By Randall Osborne

West Coast Editor

In the midst of fighting its legal war with Amgen Inc. over erythropoietin (EPO) - and while battling another, unrelated lawsuit from another biotech giant, Genzyme Corp. - Transkaryotic Therapies Inc. (TKT) said partner Aventis Pharma AG has filed in the U.S. and Europe for approval to market the pair's EPO formulation Dynepo.

"It should be a standard review period of about a year in Europe and 10 to 12 months in the U.S.," said Justine Koenigsberg, spokeswoman for TKT.

Aventis, the Frankfurt, Germany-based pharmaceutical arm of Aventis SA, wants the go-ahead to sell the red blood cell booster Dynepo for subcutaneous and intravenous administration to treat anemia in patients with chronic renal failure (including both dialysis and non-dialysis patients).

Analysts' reactions to the news were largely favorable, and outlooks on TKT were either bright or unchanged. "Investors should gain considerable confidence" in the company as a result of the second filing in several months, wrote analyst Tom Dietz, of Pacific Growth Equities Inc. in San Francisco.

"This certainly shouldn't be a negative for any investor, lawsuit or not," Dietz told BioWorld Today. "EPO is a small part of this company," he added.

Koenigsberg said TKT would not comment on legal matters, which are "separate" from other developments.

"We just keep going forward with what's in our pipeline," she said. "We have six additional gene-activated proteins, and the second one is also being developed with Aventis." The identity of the protein, in Phase I trials, has not been disclosed.

A third gene-activated protein is in development independently by TKT.

The Cambridge, Mass.-based company said it will present clinical data on Dynepo this fall at a scientific meeting in Canada, from Phase II and Phase III studies involving more than 1,300 patients with anemia related to chronic renal failure. A Phase III trial testing the drug in chemotherapy-related anemia also is under way, Koenigsberg said.

"We expect to complete that by year-end," she said.

Meanwhile, the company netted a milestone payment of $3.5 million from Aventis for seeking permission to market the drug.

"There will be additional milestones associated with approval," Koenigsberg said.

That cash, along with the $100 million raised in May, should help TKT pay attorneys' fees related to EPO and another drug, Replagal (alpha-galactosidase), for which TKT seeks marketing approval. In the ongoing EPO legal skirmish, dating from April 1997, Amgen, of Thousand Oaks, Calif., claims that TKT and partner Hoechst Marion Roussel AG (now Aventis) infringed upon its patents. EPO, marketed by Amgen under the name Epogen, is a glycoprotein hormone that regulates the level of red blood cells in circulation by stimulating their production in the bone marrow. (See BioWorld Today, May 22, 2000, p. 1.)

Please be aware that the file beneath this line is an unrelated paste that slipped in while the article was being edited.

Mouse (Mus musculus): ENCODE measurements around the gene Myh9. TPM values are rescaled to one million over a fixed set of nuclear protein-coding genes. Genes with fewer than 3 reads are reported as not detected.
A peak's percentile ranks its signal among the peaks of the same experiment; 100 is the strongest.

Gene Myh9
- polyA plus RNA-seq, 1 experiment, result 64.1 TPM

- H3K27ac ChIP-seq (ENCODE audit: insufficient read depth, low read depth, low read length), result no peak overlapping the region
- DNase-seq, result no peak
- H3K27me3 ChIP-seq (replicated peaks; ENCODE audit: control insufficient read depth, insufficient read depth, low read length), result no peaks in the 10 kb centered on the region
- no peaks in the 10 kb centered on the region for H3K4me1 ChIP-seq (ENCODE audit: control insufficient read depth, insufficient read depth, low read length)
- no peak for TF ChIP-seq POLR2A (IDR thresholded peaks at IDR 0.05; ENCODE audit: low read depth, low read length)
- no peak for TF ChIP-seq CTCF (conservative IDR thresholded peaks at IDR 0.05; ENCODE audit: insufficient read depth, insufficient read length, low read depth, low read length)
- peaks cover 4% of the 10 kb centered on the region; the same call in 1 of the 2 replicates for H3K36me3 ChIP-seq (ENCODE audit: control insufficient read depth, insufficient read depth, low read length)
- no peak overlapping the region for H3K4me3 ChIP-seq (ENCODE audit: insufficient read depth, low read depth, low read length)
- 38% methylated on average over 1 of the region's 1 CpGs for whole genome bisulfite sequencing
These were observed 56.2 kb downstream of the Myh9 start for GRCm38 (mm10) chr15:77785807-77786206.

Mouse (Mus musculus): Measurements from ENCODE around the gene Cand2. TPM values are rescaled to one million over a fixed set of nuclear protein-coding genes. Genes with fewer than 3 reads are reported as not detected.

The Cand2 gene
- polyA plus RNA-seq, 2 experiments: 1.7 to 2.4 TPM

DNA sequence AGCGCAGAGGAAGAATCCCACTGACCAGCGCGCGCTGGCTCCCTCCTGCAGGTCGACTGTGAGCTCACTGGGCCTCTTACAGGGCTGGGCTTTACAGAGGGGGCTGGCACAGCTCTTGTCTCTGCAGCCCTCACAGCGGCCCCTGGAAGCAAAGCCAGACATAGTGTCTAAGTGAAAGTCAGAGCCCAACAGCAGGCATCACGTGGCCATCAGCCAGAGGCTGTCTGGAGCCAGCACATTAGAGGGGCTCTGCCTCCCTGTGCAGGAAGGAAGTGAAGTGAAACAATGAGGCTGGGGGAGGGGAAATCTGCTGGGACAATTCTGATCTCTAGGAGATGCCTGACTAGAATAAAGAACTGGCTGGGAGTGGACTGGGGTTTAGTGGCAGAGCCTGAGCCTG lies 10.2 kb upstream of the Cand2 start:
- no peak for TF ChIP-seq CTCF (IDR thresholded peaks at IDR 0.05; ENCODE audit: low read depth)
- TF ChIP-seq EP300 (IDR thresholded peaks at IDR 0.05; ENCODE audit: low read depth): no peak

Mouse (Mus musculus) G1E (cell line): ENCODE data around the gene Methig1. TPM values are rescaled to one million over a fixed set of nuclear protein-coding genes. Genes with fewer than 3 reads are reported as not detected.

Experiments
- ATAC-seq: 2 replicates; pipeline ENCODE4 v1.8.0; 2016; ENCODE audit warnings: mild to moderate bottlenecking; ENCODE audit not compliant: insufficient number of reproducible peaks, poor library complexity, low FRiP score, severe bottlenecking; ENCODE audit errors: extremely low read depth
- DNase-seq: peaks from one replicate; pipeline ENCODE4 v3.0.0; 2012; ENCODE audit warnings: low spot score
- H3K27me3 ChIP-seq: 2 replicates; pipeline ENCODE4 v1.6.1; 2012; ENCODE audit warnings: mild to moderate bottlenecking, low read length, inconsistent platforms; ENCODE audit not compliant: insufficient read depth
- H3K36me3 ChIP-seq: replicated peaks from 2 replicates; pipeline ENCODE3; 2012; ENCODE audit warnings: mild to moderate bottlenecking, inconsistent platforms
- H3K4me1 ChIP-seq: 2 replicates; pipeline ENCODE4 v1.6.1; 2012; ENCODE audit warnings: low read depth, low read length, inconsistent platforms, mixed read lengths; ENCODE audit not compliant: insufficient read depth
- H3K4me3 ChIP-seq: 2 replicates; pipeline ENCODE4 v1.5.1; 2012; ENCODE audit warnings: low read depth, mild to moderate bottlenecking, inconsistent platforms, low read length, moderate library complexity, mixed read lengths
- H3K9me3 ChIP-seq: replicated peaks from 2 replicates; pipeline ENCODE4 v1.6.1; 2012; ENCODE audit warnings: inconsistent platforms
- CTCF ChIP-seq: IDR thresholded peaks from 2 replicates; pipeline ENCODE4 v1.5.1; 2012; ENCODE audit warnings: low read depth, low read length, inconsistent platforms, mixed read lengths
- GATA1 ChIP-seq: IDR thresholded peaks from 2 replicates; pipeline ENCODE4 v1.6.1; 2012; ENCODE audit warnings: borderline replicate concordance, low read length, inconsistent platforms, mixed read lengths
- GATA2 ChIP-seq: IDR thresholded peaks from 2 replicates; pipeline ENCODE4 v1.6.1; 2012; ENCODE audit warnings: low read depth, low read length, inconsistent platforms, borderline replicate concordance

The Replagal lawsuit was filed last month by Genzyme, of Cambridge, Mass., which claims TKT's treatment for Fabry disease infringes on a patent licensed to Genzyme. Genzyme submitted its biologics license application for Fabrazyme, its Fabry disease drug, in June, about a week after TKT's application. The firms are racing for first approval and orphan drug status, which ensures seven years of market exclusivity. (See BioWorld Today, June 19, 2000, p. 1; June 26, 2000, p. 1; and July 26, 2000, p. 1.)

Dietz said, "I can't think of a lot of other biotech companies whose first products have made it all the way through [to marketing submissions]. There certainly is pressure on the stock that's indicative of the risk being assigned to the lawsuits. But the funny thing about all this is, there are going to be a lot of other lawsuits when companies get products on the market. This is just a window to the world of biotechnology in the future."

Replagal is part of TKT's Niche Protein platform, which also includes a drug for Hunter syndrome, a rare lysosomal storage disorder. Koenigsberg said the company will file an investigational new drug application on behalf of that drug this year.

TKT's stock (NASDAQ:TKTX) closed Thursday at $30.25, up $1.125.

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